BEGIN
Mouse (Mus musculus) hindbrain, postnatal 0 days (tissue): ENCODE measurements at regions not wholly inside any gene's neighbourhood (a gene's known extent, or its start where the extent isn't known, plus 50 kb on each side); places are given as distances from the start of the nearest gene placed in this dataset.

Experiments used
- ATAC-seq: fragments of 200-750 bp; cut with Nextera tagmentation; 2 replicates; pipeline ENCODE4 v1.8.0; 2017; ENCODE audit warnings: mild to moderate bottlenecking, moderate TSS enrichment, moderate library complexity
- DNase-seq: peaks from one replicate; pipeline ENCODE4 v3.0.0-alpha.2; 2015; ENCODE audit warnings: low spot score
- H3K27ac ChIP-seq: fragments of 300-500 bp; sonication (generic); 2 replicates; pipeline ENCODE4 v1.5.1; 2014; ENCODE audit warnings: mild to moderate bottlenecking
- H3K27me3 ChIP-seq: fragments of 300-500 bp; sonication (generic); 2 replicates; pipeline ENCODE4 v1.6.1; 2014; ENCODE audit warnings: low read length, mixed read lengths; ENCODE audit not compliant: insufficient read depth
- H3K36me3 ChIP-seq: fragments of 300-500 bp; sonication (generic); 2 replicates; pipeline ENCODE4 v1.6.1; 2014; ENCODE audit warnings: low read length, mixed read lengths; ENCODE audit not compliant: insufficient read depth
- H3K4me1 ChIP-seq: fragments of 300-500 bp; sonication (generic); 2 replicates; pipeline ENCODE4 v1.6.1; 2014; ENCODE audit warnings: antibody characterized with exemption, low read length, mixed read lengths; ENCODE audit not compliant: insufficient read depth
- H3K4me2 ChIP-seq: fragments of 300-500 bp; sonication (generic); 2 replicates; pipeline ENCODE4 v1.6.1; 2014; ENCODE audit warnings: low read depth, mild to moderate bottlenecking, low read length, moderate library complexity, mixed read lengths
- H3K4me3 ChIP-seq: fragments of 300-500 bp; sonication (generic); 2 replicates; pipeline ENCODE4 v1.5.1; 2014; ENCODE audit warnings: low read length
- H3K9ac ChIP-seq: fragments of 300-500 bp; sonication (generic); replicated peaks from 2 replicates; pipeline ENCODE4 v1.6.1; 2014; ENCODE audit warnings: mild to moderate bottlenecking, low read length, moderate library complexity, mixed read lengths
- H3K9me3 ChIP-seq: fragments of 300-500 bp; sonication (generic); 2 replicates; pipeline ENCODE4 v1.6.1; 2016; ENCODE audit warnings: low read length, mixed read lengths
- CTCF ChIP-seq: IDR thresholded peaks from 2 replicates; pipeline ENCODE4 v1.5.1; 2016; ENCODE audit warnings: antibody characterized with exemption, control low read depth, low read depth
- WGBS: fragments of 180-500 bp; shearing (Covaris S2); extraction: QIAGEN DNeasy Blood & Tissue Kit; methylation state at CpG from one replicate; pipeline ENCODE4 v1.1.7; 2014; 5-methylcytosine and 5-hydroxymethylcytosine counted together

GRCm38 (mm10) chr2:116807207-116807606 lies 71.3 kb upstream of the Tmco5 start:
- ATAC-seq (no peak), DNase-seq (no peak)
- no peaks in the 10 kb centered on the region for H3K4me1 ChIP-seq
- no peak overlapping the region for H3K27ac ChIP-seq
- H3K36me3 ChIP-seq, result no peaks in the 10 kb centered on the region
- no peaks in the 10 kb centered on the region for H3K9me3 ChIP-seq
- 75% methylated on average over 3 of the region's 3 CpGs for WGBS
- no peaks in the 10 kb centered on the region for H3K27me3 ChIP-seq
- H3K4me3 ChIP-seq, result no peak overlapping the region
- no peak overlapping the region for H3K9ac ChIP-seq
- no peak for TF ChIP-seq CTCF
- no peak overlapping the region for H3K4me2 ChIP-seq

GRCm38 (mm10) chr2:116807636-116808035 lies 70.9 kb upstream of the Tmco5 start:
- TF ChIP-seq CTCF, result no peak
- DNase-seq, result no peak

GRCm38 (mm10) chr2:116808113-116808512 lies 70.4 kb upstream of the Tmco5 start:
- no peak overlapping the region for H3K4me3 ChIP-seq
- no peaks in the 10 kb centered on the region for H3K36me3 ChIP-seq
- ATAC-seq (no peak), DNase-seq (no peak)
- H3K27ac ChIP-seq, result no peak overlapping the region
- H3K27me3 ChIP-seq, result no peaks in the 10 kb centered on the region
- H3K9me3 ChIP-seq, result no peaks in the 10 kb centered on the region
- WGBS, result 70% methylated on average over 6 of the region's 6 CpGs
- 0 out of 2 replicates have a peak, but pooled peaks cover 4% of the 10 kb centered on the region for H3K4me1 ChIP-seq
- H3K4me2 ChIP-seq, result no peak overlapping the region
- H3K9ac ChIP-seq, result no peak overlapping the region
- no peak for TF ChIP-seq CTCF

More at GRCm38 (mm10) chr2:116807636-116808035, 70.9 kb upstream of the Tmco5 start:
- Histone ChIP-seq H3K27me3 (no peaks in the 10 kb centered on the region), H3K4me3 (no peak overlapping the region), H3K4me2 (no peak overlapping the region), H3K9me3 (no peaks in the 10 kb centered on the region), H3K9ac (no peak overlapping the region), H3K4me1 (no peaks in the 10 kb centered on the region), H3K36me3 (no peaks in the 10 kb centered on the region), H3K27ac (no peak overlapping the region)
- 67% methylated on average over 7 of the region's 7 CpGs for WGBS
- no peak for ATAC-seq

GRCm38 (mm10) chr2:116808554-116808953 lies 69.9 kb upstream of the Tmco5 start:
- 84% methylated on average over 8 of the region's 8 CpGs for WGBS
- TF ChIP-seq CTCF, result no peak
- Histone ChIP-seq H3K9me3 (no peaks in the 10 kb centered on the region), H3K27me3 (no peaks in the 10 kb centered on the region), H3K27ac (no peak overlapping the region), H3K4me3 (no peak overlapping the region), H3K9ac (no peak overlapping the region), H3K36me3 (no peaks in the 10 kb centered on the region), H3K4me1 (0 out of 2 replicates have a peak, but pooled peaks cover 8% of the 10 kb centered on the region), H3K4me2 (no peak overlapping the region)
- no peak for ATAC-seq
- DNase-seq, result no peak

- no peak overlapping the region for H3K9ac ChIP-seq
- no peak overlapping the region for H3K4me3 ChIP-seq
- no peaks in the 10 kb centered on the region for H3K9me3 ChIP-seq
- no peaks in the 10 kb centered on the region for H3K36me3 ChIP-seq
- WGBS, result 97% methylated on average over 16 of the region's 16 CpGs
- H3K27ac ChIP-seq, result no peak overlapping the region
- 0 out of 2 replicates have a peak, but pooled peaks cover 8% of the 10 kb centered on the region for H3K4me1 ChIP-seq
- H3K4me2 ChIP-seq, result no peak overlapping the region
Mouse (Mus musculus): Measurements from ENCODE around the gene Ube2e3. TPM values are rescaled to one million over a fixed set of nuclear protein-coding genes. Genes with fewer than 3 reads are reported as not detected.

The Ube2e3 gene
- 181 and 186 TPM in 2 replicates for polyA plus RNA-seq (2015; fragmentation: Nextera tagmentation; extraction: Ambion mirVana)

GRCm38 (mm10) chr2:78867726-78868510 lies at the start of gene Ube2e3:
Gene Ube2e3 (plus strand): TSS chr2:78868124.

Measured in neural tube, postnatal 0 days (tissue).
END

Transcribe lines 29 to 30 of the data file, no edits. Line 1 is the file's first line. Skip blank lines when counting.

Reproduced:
- DNase-seq, result no peak

GRCm38 (mm10) chr2:116808113-116808512 lies 70.4 kb upstream of the Tmco5 start: